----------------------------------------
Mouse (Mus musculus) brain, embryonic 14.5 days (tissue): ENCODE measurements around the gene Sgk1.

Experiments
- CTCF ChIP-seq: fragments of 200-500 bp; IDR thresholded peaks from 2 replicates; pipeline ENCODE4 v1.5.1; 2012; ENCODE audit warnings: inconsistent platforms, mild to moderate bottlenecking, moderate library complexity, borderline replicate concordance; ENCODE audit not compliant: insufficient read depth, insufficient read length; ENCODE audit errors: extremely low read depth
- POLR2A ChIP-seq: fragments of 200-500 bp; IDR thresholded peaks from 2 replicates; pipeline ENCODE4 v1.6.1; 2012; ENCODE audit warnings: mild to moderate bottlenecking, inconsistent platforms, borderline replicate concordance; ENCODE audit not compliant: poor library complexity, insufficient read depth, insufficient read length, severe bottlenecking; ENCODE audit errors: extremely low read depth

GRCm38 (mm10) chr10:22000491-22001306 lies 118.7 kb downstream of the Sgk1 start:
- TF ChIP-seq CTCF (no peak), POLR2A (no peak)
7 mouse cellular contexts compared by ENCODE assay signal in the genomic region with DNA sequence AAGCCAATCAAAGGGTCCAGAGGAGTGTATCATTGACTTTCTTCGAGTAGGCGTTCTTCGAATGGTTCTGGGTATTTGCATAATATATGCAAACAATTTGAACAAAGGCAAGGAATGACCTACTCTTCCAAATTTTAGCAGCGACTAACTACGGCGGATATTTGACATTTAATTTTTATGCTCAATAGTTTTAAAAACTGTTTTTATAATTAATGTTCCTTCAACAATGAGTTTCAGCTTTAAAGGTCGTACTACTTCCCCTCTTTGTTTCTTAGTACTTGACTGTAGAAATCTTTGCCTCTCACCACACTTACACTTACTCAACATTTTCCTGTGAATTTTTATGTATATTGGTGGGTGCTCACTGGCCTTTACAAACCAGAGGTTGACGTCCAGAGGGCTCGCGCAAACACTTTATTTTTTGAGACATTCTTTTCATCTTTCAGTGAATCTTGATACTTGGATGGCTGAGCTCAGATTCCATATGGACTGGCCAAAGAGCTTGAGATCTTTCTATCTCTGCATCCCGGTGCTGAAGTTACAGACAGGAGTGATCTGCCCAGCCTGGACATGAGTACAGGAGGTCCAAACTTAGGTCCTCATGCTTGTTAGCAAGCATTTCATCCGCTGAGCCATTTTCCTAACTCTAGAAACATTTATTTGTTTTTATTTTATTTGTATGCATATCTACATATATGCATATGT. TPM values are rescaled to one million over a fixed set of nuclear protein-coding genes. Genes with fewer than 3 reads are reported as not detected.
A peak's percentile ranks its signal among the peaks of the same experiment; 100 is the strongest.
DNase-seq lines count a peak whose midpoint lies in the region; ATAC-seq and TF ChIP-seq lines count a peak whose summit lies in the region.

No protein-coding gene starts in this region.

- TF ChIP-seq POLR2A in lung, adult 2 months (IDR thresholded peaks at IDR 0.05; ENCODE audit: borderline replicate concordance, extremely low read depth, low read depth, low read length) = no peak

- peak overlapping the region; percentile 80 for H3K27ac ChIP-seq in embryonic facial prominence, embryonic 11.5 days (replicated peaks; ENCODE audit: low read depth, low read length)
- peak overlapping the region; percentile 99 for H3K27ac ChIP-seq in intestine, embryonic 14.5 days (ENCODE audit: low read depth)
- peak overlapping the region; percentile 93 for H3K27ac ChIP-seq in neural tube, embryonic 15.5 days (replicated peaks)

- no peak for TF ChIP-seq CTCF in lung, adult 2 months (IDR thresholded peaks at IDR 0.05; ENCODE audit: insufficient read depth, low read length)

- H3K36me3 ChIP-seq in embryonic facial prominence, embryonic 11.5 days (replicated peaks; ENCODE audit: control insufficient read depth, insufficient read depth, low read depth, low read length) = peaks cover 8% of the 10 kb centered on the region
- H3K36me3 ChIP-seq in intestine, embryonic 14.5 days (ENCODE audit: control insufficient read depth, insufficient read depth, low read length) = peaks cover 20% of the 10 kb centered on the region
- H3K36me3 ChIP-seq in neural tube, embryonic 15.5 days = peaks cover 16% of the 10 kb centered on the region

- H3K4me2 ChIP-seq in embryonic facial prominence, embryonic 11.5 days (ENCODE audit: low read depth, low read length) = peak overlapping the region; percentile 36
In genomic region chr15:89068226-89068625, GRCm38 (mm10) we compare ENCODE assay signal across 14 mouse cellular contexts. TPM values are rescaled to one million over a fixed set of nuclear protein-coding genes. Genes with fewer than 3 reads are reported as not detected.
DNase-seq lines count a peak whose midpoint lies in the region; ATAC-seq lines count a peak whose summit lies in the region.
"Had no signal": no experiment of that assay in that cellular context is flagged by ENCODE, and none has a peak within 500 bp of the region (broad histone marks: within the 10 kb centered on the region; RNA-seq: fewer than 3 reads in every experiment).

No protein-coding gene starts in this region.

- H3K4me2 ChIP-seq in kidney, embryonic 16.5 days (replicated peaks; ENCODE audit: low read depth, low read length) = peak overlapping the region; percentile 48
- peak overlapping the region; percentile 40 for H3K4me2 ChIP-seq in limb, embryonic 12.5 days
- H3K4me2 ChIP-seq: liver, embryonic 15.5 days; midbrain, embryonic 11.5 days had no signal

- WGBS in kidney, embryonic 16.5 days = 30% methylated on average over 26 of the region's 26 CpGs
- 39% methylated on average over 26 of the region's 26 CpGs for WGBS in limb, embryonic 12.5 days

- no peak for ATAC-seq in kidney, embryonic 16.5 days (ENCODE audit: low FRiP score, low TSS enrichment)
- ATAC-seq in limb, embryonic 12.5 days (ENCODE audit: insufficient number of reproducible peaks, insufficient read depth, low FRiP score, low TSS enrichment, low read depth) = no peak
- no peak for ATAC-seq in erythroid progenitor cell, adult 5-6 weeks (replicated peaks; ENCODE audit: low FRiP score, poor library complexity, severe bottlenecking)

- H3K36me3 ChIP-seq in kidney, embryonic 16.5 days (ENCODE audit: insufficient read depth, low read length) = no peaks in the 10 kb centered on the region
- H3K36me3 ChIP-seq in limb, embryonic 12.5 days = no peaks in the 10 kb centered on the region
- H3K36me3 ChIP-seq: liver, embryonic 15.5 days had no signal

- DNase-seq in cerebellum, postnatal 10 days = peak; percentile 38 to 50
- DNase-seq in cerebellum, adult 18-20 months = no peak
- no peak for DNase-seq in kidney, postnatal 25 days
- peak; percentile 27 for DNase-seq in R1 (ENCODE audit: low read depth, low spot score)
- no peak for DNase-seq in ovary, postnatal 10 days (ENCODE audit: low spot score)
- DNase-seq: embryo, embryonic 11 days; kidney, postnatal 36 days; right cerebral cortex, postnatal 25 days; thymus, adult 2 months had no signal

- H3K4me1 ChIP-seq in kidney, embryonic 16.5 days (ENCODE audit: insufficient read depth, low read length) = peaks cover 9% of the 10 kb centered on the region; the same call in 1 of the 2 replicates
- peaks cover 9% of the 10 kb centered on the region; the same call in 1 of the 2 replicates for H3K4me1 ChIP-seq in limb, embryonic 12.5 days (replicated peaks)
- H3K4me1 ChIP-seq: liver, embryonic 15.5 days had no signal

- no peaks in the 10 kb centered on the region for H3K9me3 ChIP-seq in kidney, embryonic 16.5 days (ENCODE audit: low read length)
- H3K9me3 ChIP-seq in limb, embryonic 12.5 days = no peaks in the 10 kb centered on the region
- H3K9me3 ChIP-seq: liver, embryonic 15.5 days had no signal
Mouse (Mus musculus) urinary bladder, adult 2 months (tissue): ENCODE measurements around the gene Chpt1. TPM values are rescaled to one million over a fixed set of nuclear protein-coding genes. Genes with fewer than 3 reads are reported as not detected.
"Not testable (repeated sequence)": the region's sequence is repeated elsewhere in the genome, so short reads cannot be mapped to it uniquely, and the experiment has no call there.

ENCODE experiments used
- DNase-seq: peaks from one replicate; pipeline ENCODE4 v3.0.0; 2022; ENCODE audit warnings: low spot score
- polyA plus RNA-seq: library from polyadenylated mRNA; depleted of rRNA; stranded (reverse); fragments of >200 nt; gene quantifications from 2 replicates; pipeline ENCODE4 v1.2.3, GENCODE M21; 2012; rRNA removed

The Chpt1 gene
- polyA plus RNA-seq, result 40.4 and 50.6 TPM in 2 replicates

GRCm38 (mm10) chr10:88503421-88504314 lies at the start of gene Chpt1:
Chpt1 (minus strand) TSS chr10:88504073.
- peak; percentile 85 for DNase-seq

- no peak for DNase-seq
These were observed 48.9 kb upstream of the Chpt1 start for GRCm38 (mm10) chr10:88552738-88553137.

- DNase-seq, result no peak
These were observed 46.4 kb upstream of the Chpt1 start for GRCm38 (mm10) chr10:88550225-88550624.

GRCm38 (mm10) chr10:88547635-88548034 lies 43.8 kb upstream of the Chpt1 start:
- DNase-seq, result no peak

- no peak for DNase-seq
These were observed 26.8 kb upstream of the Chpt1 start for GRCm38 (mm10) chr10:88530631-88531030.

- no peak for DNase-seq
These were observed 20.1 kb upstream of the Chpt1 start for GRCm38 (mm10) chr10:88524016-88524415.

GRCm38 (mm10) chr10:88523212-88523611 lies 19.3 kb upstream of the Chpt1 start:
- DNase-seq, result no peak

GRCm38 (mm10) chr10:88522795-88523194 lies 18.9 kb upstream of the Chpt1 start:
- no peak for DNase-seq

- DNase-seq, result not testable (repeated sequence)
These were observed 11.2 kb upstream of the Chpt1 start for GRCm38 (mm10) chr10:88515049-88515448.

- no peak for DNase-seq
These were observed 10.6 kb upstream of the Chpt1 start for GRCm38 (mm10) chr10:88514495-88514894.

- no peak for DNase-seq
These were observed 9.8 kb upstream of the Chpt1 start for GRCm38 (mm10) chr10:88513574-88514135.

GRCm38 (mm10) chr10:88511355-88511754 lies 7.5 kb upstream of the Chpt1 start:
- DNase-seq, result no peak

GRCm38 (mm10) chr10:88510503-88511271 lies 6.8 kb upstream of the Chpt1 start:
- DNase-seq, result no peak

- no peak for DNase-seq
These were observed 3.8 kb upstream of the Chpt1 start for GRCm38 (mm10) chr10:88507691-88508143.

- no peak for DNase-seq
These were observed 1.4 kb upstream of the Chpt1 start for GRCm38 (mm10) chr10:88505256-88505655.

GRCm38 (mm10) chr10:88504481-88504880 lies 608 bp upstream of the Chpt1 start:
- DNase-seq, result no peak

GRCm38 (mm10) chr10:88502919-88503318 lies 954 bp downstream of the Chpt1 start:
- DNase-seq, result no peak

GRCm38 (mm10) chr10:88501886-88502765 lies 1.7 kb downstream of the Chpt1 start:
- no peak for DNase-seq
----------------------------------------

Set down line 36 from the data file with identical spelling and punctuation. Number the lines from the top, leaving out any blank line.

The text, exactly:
- DNase-seq in cerebellum, adult 18-20 months = no peak